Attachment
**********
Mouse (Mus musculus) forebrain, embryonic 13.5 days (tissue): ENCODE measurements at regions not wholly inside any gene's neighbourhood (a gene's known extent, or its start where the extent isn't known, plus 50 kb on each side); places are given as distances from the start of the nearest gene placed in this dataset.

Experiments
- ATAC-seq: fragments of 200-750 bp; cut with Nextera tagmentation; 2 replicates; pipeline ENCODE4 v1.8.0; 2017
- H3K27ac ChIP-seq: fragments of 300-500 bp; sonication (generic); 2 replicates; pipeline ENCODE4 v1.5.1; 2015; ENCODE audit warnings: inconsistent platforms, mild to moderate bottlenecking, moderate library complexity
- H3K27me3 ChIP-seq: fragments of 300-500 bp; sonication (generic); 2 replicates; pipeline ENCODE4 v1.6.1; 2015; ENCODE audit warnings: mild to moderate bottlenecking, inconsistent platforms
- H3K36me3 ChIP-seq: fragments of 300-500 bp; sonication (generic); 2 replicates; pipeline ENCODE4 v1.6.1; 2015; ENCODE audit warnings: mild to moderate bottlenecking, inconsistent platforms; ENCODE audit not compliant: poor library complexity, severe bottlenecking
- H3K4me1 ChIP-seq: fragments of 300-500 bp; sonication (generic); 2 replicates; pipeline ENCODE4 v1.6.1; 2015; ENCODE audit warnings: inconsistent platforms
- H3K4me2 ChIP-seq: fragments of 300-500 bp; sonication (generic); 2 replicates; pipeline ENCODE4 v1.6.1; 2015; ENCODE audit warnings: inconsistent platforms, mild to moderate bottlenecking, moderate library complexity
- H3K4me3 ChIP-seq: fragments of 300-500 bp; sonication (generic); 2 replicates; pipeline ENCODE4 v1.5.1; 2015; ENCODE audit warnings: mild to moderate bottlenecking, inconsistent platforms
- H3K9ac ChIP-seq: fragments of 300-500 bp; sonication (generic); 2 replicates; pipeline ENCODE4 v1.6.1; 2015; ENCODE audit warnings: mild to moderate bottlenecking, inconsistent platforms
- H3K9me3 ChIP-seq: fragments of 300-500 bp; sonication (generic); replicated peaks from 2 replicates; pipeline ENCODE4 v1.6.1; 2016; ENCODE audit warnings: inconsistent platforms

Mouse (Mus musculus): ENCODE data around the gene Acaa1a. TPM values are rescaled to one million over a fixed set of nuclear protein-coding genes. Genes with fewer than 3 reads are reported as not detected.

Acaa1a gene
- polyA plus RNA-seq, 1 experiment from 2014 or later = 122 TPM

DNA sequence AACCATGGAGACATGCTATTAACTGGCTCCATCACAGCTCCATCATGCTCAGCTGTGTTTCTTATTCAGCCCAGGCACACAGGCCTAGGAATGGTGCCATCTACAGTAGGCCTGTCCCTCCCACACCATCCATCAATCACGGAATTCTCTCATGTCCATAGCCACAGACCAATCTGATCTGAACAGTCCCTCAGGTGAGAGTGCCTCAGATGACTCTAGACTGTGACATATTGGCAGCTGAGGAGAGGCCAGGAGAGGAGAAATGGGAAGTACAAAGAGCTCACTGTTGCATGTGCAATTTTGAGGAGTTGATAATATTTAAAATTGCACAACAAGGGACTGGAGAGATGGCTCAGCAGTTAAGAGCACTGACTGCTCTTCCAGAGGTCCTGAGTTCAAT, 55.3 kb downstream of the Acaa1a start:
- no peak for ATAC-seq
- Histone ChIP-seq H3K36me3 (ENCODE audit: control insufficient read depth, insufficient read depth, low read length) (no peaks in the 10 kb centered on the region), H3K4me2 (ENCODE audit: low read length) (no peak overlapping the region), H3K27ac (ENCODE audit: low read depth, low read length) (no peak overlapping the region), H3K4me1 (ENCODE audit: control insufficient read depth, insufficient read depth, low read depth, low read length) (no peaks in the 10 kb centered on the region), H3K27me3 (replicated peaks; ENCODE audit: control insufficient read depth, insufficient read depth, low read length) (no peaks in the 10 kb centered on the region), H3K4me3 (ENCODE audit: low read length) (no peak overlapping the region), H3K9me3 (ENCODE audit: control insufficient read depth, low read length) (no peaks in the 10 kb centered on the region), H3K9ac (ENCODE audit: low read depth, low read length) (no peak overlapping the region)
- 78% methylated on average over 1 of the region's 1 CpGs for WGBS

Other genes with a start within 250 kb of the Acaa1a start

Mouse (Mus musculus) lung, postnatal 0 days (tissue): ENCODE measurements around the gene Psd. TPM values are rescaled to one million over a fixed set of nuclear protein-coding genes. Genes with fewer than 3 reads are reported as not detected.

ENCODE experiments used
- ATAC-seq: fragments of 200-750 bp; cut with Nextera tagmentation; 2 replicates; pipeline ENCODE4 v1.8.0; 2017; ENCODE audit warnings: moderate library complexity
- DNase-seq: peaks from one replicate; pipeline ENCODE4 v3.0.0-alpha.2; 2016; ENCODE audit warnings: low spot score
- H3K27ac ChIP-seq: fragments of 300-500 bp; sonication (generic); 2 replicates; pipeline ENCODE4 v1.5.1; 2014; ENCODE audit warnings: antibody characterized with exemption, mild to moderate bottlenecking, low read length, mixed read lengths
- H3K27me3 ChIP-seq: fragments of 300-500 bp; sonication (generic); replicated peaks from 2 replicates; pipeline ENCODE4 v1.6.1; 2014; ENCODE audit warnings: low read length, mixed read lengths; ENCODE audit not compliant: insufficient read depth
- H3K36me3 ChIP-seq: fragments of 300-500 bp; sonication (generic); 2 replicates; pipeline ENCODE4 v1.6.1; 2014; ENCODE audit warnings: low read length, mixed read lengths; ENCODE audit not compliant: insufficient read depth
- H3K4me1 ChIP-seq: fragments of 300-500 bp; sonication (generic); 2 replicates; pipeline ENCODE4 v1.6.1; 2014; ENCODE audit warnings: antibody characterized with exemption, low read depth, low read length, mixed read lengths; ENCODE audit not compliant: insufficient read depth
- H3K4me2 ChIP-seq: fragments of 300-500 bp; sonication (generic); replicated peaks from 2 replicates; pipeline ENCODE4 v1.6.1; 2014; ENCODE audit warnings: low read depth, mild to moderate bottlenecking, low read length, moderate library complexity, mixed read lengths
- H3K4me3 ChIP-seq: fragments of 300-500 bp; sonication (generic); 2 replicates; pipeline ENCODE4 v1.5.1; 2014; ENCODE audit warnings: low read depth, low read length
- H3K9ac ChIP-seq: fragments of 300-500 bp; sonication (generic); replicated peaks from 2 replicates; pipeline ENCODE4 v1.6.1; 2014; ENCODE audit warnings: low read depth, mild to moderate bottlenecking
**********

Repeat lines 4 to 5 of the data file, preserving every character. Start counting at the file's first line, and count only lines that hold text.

- H3K27ac ChIP-seq: fragments of 300-500 bp; sonication (generic); 2 replicates; pipeline ENCODE4 v1.5.1; 2015; ENCODE audit warnings: inconsistent platforms, mild to moderate bottlenecking, moderate library complexity
- H3K27me3 ChIP-seq: fragments of 300-500 bp; sonication (generic); 2 replicates; pipeline ENCODE4 v1.6.1; 2015; ENCODE audit warnings: mild to moderate bottlenecking, inconsistent platforms